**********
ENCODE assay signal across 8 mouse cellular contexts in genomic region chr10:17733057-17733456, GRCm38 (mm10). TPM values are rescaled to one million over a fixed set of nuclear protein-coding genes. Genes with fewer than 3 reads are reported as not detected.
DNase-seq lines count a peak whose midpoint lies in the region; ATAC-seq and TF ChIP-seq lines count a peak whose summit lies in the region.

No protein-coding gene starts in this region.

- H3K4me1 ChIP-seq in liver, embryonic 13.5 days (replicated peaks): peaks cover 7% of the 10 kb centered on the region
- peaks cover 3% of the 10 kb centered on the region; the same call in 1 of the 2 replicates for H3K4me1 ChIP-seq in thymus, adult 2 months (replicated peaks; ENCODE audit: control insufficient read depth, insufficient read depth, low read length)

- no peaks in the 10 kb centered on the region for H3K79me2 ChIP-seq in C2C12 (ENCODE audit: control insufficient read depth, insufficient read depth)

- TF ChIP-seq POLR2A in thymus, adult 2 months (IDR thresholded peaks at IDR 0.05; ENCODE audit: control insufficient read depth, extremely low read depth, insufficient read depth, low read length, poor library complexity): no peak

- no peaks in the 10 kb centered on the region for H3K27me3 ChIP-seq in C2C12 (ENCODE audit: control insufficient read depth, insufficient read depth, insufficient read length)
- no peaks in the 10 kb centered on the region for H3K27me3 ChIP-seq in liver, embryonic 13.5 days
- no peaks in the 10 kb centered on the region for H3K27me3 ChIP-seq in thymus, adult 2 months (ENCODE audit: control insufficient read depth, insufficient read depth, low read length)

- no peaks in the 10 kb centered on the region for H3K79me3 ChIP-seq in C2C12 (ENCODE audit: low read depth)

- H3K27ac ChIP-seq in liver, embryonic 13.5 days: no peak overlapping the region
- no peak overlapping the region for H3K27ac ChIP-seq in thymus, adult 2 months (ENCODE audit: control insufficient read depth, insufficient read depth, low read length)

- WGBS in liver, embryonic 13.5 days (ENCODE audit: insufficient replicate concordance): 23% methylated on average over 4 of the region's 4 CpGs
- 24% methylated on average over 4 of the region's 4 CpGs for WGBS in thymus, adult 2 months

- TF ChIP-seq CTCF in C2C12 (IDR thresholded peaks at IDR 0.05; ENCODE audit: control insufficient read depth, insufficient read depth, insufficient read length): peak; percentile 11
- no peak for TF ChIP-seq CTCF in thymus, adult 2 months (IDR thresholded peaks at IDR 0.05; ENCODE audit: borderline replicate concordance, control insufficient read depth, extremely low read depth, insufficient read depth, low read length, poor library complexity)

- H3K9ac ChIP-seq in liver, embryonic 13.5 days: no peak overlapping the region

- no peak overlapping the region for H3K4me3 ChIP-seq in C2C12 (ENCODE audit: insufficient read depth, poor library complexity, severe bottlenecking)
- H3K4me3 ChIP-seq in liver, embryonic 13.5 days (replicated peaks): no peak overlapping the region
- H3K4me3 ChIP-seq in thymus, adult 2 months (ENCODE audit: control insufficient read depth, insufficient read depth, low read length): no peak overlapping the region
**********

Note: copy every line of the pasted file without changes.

ENCODE assay signal across 8 mouse cellular contexts in genomic region chr10:17733057-17733456, GRCm38 (mm10). TPM values are rescaled to one million over a fixed set of nuclear protein-coding genes. Genes with fewer than 3 reads are reported as not detected.
DNase-seq lines count a peak whose midpoint lies in the region; ATAC-seq and TF ChIP-seq lines count a peak whose summit lies in the region.

No protein-coding gene starts in this region.

- H3K4me1 ChIP-seq in liver, embryonic 13.5 days (replicated peaks): peaks cover 7% of the 10 kb centered on the region
- peaks cover 3% of the 10 kb centered on the region; the same call in 1 of the 2 replicates for H3K4me1 ChIP-seq in thymus, adult 2 months (replicated peaks; ENCODE audit: control insufficient read depth, insufficient read depth, low read length)

- no peaks in the 10 kb centered on the region for H3K79me2 ChIP-seq in C2C12 (ENCODE audit: control insufficient read depth, insufficient read depth)

- TF ChIP-seq POLR2A in thymus, adult 2 months (IDR thresholded peaks at IDR 0.05; ENCODE audit: control insufficient read depth, extremely low read depth, insufficient read depth, low read length, poor library complexity): no peak

- no peaks in the 10 kb centered on the region for H3K27me3 ChIP-seq in C2C12 (ENCODE audit: control insufficient read depth, insufficient read depth, insufficient read length)
- no peaks in the 10 kb centered on the region for H3K27me3 ChIP-seq in liver, embryonic 13.5 days
- no peaks in the 10 kb centered on the region for H3K27me3 ChIP-seq in thymus, adult 2 months (ENCODE audit: control insufficient read depth, insufficient read depth, low read length)

- no peaks in the 10 kb centered on the region for H3K79me3 ChIP-seq in C2C12 (ENCODE audit: low read depth)

- H3K27ac ChIP-seq in liver, embryonic 13.5 days: no peak overlapping the region
- no peak overlapping the region for H3K27ac ChIP-seq in thymus, adult 2 months (ENCODE audit: control insufficient read depth, insufficient read depth, low read length)

- WGBS in liver, embryonic 13.5 days (ENCODE audit: insufficient replicate concordance): 23% methylated on average over 4 of the region's 4 CpGs
- 24% methylated on average over 4 of the region's 4 CpGs for WGBS in thymus, adult 2 months

- TF ChIP-seq CTCF in C2C12 (IDR thresholded peaks at IDR 0.05; ENCODE audit: control insufficient read depth, insufficient read depth, insufficient read length): peak; percentile 11
- no peak for TF ChIP-seq CTCF in thymus, adult 2 months (IDR thresholded peaks at IDR 0.05; ENCODE audit: borderline replicate concordance, control insufficient read depth, extremely low read depth, insufficient read depth, low read length, poor library complexity)

- H3K9ac ChIP-seq in liver, embryonic 13.5 days: no peak overlapping the region

- no peak overlapping the region for H3K4me3 ChIP-seq in C2C12 (ENCODE audit: insufficient read depth, poor library complexity, severe bottlenecking)
- H3K4me3 ChIP-seq in liver, embryonic 13.5 days (replicated peaks): no peak overlapping the region
- H3K4me3 ChIP-seq in thymus, adult 2 months (ENCODE audit: control insufficient read depth, insufficient read depth, low read length): no peak overlapping the region